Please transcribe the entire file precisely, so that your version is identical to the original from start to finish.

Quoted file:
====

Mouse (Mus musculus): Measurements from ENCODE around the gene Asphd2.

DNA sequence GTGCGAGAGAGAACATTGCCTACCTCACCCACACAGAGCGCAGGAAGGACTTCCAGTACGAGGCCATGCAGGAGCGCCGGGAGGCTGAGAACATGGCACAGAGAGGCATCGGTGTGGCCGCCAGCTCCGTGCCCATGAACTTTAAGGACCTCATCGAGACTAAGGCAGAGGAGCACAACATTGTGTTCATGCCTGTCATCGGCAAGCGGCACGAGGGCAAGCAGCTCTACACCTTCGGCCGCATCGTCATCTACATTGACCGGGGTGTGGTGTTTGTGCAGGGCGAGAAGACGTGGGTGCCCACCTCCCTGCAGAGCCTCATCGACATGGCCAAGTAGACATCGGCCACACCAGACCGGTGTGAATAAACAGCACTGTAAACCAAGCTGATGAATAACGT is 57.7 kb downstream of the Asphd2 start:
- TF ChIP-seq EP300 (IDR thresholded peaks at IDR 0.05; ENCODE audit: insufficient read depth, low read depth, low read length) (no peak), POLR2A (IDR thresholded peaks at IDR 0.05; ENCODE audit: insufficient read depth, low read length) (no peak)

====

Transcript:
Mouse (Mus musculus): Measurements from ENCODE around the gene Asphd2.

DNA sequence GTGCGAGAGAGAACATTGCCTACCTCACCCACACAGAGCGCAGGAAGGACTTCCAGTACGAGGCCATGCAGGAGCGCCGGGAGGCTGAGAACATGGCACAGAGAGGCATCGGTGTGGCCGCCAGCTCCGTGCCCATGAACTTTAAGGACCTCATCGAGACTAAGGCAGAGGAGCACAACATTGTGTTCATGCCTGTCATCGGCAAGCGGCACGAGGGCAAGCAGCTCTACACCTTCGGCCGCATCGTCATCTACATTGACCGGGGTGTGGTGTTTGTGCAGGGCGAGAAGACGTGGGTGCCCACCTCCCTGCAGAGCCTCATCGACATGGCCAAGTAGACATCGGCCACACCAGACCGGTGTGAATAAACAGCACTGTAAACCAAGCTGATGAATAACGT is 57.7 kb downstream of the Asphd2 start:
- TF ChIP-seq EP300 (IDR thresholded peaks at IDR 0.05; ENCODE audit: insufficient read depth, low read depth, low read length) (no peak), POLR2A (IDR thresholded peaks at IDR 0.05; ENCODE audit: insufficient read depth, low read length) (no peak)